Michael Haggerty wrote:
> On 06/27/2013 12:35 AM, Jeff King wrote:
[ ... ]
>> I think Michael's assessment above is missing one thing.
> Peff is absolutely right; for some unknown reason I was thinking of the
> consistency check as having been already fixed.

Well, the "cygwin: Remove the Win32 l/stat() functions" patch *does* fix
the problem. :-D It's just a pity we can't use it on performance grounds. :(

>> [...#ifdef out consistency check on cygwin when lock is held...]
> Yes, this would work.
> But, taking a step back, I think it is a bad idea to have an unreliable
> stat() masquerading as a real stat().  If we want to allow the use of an
> unreliable stat for certain purposes, let's have two stat() interfaces:
> * the true stat() (in this case I guess cygwin's slow-but-correct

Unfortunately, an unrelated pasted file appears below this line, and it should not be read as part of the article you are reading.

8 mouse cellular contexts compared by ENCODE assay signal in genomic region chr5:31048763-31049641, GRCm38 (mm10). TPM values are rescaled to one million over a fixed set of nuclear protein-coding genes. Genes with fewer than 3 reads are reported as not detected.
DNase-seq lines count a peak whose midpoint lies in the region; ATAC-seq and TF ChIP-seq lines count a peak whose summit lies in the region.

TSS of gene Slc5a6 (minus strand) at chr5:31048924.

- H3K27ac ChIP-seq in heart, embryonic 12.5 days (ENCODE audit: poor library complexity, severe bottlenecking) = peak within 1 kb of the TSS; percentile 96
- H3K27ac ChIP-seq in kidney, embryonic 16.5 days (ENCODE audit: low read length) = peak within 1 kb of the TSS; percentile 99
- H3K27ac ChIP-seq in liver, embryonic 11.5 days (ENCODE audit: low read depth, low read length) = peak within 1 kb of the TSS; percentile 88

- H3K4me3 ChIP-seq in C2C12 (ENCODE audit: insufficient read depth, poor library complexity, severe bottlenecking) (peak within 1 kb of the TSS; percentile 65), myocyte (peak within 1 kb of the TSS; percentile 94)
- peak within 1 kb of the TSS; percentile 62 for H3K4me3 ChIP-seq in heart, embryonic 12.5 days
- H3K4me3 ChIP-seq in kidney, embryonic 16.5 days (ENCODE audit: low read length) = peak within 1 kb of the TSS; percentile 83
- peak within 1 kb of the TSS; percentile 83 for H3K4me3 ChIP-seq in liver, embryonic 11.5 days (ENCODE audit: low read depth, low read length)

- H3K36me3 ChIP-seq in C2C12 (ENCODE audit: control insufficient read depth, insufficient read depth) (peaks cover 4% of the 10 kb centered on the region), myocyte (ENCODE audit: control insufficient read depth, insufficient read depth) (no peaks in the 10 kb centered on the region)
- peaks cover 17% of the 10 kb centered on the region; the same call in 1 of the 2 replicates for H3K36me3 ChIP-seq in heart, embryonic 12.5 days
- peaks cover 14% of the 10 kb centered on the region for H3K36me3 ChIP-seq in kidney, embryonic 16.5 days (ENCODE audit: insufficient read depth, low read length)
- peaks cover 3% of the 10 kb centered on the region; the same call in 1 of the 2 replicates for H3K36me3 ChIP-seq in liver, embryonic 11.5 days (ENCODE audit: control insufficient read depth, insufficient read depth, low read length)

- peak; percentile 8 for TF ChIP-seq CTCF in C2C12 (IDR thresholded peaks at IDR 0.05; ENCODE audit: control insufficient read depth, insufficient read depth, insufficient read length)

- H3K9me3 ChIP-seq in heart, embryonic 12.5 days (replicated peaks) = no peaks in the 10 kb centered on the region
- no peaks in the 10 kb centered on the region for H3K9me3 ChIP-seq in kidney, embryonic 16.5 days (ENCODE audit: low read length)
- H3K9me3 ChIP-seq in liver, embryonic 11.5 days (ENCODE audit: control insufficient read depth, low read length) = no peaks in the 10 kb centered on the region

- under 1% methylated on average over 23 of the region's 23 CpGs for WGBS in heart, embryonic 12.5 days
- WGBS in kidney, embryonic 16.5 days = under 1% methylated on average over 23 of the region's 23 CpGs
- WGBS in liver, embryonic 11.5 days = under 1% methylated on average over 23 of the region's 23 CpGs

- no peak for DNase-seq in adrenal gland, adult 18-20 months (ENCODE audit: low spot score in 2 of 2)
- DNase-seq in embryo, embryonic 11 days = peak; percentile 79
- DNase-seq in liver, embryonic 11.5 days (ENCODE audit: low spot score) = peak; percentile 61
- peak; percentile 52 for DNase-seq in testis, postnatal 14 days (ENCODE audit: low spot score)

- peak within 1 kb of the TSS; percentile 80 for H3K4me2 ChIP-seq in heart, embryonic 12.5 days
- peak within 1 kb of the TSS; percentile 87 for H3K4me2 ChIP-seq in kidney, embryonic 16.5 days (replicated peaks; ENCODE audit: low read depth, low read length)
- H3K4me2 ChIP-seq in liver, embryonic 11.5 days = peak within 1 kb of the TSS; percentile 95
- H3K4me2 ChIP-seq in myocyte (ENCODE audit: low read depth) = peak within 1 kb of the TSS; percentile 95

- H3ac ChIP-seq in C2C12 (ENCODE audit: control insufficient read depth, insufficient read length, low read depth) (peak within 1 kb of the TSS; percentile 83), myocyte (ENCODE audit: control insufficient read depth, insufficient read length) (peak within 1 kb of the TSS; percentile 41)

> implementation)
> * some fast_but_maybe_unreliable_stat(), which would map to stat() on
> most platforms but might map to the Windows stat() on cygwin when so
> configured.
> By default the true stat() would always be used.  It should have to be a
> conscious decision, taken only in specific, vetted scenarios, to use the
> unreliable stat.

You have just described my second patch! :D

> For example, I can't imagine that checking the freshness of the index or
> of the packed-refs file is ever going to be a bottleneck, so there is no
> reason at all to use an unreliable stat() here.
> On the other hand, stat() seems definitely to be a bottleneck when
> testing for changes in a 100,000 file working tree, and here occasional
> mistakes might be considered acceptable.  So for this purpose the
> unreliable stat() might be used.

I have already written the first pass at this patch, but I'm having
difficulty with naming (get_cached_stat_data, get_index_stat_data,
get_stat_data, ... ;-)

Ramsay Jones

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